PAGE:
Blame stress for low self-esteem among youth, but stress affects males and females in a very different way, says a new study.
The study by Kristen Murray, doctoral candidate in clinical psychology at the Australian National University (ANU), found that stress is strongly related to dysfunctional body image in adolescents.
However, while the causes of stress for young women are predominantly related to peer pressure and school attendance, what’s playing on the minds of young men are romantic relationships and uncertainty about the future.
The study, under the guidance of Don Byrne, professor, surveyed more than 500 adolescents in grades seven to 10 in schools across Canberra.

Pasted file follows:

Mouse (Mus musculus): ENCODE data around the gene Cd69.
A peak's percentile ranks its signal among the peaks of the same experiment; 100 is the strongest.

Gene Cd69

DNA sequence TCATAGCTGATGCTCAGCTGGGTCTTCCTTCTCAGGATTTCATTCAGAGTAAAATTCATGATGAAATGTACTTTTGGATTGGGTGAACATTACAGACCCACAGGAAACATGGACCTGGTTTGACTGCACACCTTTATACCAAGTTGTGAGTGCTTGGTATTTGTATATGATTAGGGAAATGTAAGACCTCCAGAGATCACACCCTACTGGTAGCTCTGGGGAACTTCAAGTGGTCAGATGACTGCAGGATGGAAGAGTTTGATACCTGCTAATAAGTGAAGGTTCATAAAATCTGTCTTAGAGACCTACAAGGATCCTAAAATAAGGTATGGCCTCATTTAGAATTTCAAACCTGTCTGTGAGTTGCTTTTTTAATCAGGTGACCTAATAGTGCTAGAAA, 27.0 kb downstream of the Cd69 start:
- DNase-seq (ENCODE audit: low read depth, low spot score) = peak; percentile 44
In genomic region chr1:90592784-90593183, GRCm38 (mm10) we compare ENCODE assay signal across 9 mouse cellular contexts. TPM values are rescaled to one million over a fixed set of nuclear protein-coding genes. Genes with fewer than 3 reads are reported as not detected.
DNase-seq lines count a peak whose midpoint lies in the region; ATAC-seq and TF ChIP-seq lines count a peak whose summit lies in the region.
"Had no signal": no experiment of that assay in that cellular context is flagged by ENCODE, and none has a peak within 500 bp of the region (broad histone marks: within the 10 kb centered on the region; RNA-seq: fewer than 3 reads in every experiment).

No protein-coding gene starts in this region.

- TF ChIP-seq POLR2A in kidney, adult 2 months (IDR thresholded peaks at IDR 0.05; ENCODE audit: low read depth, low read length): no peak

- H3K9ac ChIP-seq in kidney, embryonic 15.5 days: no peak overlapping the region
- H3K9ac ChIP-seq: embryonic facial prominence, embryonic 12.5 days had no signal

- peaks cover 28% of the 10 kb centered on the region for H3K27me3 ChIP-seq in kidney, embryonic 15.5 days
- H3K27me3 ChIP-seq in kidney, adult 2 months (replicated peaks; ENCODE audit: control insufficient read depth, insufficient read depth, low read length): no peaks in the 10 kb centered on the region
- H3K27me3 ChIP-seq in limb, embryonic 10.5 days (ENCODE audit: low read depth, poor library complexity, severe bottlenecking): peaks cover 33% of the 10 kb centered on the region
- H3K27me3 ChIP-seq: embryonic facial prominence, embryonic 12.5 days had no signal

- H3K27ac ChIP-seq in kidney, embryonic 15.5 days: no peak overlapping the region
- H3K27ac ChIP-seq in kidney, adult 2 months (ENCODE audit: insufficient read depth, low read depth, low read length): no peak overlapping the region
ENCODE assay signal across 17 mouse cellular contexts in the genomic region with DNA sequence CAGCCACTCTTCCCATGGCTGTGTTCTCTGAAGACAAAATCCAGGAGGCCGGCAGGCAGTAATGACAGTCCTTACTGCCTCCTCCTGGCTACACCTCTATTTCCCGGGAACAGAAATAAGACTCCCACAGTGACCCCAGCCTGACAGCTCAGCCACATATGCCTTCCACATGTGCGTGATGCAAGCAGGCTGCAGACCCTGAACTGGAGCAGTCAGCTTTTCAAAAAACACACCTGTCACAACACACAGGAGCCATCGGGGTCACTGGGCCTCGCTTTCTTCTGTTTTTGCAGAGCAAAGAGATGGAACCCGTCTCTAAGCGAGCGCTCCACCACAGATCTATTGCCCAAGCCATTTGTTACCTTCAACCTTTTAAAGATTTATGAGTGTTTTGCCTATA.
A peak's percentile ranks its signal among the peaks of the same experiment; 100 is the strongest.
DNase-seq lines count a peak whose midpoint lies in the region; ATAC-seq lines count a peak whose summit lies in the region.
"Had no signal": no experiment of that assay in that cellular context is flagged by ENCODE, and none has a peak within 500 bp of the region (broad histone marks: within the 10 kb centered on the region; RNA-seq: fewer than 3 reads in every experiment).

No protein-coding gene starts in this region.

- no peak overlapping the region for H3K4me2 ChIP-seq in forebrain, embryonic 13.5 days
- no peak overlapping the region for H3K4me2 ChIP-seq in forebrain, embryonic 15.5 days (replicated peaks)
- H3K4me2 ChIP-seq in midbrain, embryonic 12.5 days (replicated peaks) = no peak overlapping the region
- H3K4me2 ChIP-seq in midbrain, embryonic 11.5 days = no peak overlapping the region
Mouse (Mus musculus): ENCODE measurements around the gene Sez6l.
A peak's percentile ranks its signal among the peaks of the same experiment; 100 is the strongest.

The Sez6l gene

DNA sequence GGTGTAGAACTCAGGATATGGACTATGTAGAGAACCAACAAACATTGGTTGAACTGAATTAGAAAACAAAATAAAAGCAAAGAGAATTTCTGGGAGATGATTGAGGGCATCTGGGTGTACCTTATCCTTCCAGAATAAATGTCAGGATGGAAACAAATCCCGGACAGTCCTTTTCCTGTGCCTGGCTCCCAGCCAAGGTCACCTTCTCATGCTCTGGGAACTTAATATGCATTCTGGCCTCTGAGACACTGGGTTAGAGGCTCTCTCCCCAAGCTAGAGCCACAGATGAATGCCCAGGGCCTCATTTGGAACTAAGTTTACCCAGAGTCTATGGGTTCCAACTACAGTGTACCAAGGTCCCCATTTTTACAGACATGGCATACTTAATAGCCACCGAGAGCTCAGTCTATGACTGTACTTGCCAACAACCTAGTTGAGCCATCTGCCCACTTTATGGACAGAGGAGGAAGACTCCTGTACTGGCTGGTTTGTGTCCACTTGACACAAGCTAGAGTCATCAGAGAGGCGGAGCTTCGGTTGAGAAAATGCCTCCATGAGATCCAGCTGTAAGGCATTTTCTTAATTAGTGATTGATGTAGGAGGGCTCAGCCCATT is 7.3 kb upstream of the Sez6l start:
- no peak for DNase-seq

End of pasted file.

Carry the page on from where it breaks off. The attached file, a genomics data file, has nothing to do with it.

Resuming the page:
The research suggests that the stress experienced by adolescents may induce feelings of depression and trigger deteriorations in self-esteem. That depression and low self-esteem may, in turn, contribute to negative feelings regarding their own bodies.
“The stress associated with the challenges of adolescence is an important risk factor for mental health problems, but this is the first study to look at the role of stress in the development of poor body image,” said Murray.
“The research showed a strong relationship between stress and body image dissatisfaction, which was explained in part by reduced self-esteem and increased depressive symptoms for both females and males, said an ANU release.